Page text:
State of the Union with Candy Crowley: Ms. Crowley’s guests this Sunday are Gov. Rick Perry (R-TX); Gov. Pat Quinn (D-IL); Rep. Raul Grijalva (D-CA); Rep. Chaka Fattah (D-PA); and NAACP President Ben Jealous.
Jul 14 2013
Syrian business owners who fled to Egypt give up on going back
Many Syrian industrialists and factory owners have relocated their businesses to Egypt, part of the economic and brain drain Syria’s civil war is causing.
By Raja Abdulrahim
REHAB, Egypt – As fighting in the Syrian city of Aleppo intensified last fall, Khalid Sabbagh decided it was time to move his business abroad.
He and his family had already fled months earlier to the safety of this palm-tree-lined Cairo suburb. But as Aleppo, once Syria’s commercial hub, descended further into the warfare that has ravaged much of his nation, Sabbagh finally decided to move his upholstery factory to Egypt and start anew.
Since antigovernment activists began their struggle to topple Syrian President Bashar Assad in 2011, more than 1.6 million Syrians have fled the fighting, many to neighboring countries where they wait to return to their homes.
Jul 14 2013
On this week’s segment of “What We Now Know,” Up host Steve Kornacki discusses what they have learned with guests Ana Marie Cox, political columnist, The Guardian; Blake Zeff, columnist & politics editor, Salon.com; Michelle Bernard, The Bernard Center for Women, Politics & Public Policy; and Rep. Robin Kelly (D-IL).
Published on Jul 10, 2013
Footage courtesy of the US National Archives.
A professor at an Indiana college says he has found film footage showing President Franklin Delano Roosevelt being pushed in his wheelchair, depicting a secret that was hidden from the public until after his death.
Ray Begovich, a journalism professor at Franklin College south of Indianapolis, said on Tuesday he found the eight-second clip while doing unrelated research in the National Archives in College Park, Maryland. The National Archives and the FDR Presidential Museum and Library could not say for certain if other such footage exists, but both said it is at least rare.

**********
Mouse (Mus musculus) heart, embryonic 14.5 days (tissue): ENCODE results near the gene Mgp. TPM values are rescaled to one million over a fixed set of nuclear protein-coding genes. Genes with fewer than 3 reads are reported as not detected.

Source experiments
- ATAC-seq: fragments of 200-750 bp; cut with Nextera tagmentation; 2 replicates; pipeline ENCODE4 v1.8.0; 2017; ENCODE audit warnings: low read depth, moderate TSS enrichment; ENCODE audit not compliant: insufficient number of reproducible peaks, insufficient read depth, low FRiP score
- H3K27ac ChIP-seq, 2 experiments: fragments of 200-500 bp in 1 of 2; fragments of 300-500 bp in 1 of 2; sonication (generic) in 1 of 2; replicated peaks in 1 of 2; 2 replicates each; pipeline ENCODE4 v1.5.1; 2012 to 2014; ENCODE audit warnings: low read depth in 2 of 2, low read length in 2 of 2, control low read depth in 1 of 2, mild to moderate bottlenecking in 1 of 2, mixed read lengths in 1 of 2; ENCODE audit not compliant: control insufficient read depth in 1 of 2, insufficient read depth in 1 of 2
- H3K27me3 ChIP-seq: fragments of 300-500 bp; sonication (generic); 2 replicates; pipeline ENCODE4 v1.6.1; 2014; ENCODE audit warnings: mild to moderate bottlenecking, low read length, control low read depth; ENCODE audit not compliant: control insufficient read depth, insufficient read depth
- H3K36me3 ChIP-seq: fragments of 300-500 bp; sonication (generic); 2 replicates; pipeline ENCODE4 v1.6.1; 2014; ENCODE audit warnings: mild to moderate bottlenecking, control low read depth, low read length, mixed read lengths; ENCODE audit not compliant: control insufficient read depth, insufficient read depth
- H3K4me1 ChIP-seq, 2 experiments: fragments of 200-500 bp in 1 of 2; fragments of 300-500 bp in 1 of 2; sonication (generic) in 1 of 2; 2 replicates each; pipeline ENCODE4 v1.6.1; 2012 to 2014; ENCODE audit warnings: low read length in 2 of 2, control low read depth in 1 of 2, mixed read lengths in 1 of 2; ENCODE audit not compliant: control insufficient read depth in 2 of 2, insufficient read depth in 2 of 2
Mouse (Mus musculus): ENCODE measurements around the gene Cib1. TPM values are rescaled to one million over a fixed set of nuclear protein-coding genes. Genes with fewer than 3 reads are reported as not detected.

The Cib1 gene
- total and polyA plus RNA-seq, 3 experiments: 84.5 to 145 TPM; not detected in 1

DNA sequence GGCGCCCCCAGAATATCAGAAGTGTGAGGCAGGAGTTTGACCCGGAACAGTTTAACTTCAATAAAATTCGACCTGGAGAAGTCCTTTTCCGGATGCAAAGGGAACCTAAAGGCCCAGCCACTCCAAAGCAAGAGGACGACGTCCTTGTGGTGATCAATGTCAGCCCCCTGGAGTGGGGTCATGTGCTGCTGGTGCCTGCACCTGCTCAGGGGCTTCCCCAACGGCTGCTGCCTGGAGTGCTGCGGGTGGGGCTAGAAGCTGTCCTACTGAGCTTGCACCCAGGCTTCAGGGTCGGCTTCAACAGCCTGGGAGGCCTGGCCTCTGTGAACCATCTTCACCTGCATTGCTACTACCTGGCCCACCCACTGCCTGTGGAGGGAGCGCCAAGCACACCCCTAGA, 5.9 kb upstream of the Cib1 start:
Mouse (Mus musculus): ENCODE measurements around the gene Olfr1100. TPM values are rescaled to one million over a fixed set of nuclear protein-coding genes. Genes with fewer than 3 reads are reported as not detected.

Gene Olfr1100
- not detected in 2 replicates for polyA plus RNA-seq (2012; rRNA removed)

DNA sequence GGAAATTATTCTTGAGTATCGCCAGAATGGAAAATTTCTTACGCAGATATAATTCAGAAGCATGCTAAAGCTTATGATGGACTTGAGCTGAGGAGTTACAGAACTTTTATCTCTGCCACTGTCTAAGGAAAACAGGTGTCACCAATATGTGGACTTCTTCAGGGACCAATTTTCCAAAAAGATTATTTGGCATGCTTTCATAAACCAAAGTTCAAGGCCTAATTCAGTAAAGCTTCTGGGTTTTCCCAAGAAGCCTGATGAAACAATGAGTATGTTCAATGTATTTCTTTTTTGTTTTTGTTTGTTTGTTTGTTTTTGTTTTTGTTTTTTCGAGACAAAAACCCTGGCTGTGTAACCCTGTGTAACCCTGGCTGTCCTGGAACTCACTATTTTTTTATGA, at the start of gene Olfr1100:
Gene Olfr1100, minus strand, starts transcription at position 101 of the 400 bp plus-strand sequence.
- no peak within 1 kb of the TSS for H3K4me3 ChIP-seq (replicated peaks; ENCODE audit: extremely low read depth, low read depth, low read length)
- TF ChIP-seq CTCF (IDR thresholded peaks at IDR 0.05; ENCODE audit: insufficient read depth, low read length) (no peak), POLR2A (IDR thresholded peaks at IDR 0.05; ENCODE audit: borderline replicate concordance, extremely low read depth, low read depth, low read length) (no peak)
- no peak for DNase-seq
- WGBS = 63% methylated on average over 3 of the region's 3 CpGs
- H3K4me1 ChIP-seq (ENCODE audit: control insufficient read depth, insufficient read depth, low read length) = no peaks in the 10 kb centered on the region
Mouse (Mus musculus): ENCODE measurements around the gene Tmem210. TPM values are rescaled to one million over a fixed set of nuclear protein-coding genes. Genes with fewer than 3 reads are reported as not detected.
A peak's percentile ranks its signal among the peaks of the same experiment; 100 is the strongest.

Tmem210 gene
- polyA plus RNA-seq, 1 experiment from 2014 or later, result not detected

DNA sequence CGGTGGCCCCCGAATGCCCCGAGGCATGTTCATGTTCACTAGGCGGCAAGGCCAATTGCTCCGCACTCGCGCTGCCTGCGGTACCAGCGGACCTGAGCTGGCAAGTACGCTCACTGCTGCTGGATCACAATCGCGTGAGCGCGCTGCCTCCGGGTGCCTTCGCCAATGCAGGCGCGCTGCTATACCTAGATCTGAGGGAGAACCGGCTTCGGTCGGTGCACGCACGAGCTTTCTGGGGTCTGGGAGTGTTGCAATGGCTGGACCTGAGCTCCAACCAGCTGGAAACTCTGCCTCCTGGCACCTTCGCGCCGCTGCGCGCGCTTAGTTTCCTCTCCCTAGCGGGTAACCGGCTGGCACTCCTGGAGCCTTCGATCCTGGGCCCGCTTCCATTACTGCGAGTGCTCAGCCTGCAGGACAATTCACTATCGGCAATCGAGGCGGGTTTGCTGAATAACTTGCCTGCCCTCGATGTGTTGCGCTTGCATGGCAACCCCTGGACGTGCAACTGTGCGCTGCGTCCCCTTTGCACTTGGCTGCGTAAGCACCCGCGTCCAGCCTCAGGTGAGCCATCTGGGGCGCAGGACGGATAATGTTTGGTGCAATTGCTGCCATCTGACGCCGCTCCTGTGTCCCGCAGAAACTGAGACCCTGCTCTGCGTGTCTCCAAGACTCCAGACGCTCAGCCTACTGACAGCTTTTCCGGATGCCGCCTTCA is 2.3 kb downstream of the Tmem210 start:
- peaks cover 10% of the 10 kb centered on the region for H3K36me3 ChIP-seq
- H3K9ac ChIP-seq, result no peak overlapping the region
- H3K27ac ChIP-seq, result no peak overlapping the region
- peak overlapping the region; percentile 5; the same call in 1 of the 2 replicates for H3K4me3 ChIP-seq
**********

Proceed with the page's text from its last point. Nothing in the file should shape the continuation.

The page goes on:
When Florida lawmakers recently voted to ban all Internet cafes, they worded the bill so poorly that they effectively outlawed every computer in the state, according to a recent lawsuit.
In April Florida Governor Rick Scott approved a ban on slot machines and Internet cafes after a charity tied to Lt. Governor Jennifer Carroll was shut down on suspicion of being an Internet gambling front] — forcing Carroll, who had consulted with the charity, to resign.
Florida’s 1,000 Internet cafes were shut down immediately, including Miami-Dade’s Incredible Investments, LLC, a café that provides online services to migrant workers, according to the Tampa Bay Times.
The former Alaska governor said Tuesday on “The Sean Hannity Show” that she has “considered” a 2014 run for the Senate seat currently held by Sen. Mark Begich (D-Alaska). [..]
But the chair of Alaska’s Republican Party has said that he has not spoken to Palin about a possible Senate run or any other topic.
Although many may not want her to win, poll respondents were evenly divided, 39 percent to 39 percent, on the specific question of whether Palin should run for the Senate next year.